What are the characteristics of a psychopath

Are People With Psychopathic Traits Better Business Owners?

When we hear the word psychopath, vivid images of Hannibal Lecter or Norman Bates immediately appear in our mind's eye. But at this point it should be said that psychopaths are not necessarily bloodthirsty killers who enjoy murdering us in the most brutal way possible. Despite the negative connotation of the term, researchers keep coming to the conclusion that people with psychopathic traits are better entrepreneurs. But why is that so?

A list as an identification tool

The methodological way to diagnose a psychopath has often been through the Hare checklist. Based on the characteristics listed there, the expression of these in patients is examined. Of course, the tool does not lead to a reliable diagnosis, but it can provide important clues. Here is a selection of the most common characteristics of psychopaths:

  • Quick wit and superficial charm
  • Cocky self-awareness
  • Constant need for stimuli and suggestions
  • Pathological lying
  • Cunning
  • Manipulative Skills
  • Lack of remorse and guilt
  • Lack of empathy
  • Early behavior problems
  • impulsiveness
  • No realistic long-term goals
  • Parasitic lifestyle at the expense of others
  • Frequently changing sexual partners

What do entrepreneurs and psychopaths have in common?

A study by the Australian Business School links psychopathic properties with those of entrepreneurs. The willingness to take risks in two groups was compared: entrepreneurs and people with psychopathic tendencies. In fact, the results show some similarities. Participants in both test groups did not care whether they succeeded in the task or not. Despite mishaps, they were not deterred and kept trying, regardless of the consequences. Even if the consideration of the willingness to take risks is quite interesting, the study must be viewed with caution. It is very one-sided and does not include other characteristics.

Nevertheless, the field seems to interest many psychologists and private individuals. For example, author Jon Ronson described in his book that four percent of CEOs have psychopathy. That is four times more than the population average. And other research shows that one in 25 CEOs has psychopathic traits.

The psychopath's recipe for success

Another study was carried out by Mary Ellen O’Toole, advisor to the FBI's Behavioral Analysis Unit. This examined why psychopaths seem to be so successful in professional life. One of their strengths is clearly their talent for manipulation. Because of this, psychopaths are sales talents and are recognized more quickly as leaders. This, coupled with cunning, creates a mask that blinds employees to the psychopathic quirks. In addition, the risk gives psychopaths a kick. They often seem fearless and determined when making decisions and are more likely to start their own businesses. The study also shows the advantages and disadvantages of the psychopathic properties:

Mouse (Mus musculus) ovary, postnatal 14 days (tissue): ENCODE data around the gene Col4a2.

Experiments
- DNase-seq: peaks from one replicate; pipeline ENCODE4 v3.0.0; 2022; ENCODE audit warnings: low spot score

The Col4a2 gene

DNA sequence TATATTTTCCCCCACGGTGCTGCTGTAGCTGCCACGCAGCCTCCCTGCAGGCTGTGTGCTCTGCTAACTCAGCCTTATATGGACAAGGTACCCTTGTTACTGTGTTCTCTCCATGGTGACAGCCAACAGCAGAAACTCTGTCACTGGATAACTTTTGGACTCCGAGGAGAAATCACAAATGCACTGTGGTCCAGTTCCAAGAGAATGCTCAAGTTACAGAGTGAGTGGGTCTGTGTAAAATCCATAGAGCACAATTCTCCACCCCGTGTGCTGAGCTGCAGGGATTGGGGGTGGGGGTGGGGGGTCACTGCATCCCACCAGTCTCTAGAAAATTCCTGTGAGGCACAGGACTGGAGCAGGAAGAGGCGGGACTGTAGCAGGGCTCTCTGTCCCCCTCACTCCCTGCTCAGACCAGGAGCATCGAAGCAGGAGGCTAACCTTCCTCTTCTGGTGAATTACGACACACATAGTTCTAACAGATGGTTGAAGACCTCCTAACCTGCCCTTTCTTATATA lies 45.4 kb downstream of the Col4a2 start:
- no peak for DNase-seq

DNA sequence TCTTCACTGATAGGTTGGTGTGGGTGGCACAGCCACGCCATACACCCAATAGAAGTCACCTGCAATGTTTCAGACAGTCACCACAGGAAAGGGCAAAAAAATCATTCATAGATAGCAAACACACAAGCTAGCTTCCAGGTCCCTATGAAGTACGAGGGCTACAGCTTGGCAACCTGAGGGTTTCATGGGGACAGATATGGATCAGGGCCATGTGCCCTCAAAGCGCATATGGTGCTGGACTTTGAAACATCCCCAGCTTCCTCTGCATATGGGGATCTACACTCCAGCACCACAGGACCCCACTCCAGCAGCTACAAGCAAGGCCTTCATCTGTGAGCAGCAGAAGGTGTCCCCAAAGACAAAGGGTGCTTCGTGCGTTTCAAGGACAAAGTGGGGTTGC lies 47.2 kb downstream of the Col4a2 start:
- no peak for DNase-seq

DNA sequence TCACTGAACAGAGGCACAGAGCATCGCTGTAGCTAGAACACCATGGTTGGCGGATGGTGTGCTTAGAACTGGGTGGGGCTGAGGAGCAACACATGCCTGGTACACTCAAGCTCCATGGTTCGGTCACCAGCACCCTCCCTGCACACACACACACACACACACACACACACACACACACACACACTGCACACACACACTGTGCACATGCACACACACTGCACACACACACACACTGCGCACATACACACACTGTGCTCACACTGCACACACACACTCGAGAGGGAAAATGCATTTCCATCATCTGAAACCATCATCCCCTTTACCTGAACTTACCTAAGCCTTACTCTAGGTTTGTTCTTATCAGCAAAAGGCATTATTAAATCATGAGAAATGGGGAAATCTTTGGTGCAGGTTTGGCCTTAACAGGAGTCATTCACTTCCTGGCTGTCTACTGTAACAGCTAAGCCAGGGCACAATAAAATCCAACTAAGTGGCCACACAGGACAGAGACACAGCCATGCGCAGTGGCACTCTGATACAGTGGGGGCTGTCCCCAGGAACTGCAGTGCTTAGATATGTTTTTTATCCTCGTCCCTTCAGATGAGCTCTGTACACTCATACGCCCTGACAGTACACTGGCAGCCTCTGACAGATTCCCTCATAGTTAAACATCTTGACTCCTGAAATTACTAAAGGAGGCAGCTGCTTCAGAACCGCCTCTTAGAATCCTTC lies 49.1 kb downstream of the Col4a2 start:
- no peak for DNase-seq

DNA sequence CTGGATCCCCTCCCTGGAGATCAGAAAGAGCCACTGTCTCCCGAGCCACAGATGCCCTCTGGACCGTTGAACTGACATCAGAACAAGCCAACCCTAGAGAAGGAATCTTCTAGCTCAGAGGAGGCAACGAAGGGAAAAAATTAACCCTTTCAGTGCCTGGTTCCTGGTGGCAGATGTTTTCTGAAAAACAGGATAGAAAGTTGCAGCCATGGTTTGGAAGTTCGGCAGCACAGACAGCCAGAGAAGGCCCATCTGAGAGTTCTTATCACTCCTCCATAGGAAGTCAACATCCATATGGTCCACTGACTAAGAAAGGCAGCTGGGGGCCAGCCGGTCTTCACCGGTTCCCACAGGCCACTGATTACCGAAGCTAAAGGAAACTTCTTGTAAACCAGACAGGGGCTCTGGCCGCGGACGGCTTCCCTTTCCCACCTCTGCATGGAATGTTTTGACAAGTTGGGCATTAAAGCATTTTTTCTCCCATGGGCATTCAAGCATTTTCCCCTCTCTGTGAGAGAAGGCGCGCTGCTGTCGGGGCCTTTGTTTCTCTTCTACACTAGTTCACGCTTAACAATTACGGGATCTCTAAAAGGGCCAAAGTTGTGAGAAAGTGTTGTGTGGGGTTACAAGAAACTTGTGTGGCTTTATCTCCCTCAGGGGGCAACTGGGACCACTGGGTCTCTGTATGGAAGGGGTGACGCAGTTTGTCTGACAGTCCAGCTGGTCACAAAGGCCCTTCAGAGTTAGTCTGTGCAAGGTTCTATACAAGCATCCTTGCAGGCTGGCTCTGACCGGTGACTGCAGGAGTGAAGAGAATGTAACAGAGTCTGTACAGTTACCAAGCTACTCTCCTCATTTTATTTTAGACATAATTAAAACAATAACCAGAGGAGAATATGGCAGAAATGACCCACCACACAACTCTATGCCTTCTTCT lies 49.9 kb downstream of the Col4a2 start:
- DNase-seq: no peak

Advantages:

  • Better handling of pressure due to lack of emotions
  • To be seen as a visionary through excessive ambitions

Disadvantage:

  • No long-term goals for the company due to impulsiveness
  • Lack of empathy towards employees

In general, the problem is that certain properties are misinterpreted by outsiders. And so it happens that employees see good leadership qualities in psychopaths, even though these are just a facade.

Do we have to fear psychopaths everywhere now?

But be patient before the conspiracy theorists rush off and test themselves and their superiors for psychopathy. The whole thing is a sensitive topic and therefore cannot easily be generalized. Even if some of the characteristics of the hare list apply to you or your boss, that doesn't immediately reveal a psychopath. In any case, a diagnosis can only be made by a trained expert. Also, it is often the case that a person does not have all of the features on the list, or none of them. Therefore, such a self-test is not very meaningful. Furthermore, the term psychopath is highly controversial among experts. This is because this does not represent a sufficient description. Instead, the research focus should rather be placed on the field of personality disorders.

Ultimately, we probably all find psychopathic properties in us. We only have to be concerned when our boss suddenly calls himself Norman Bates and opens a motel.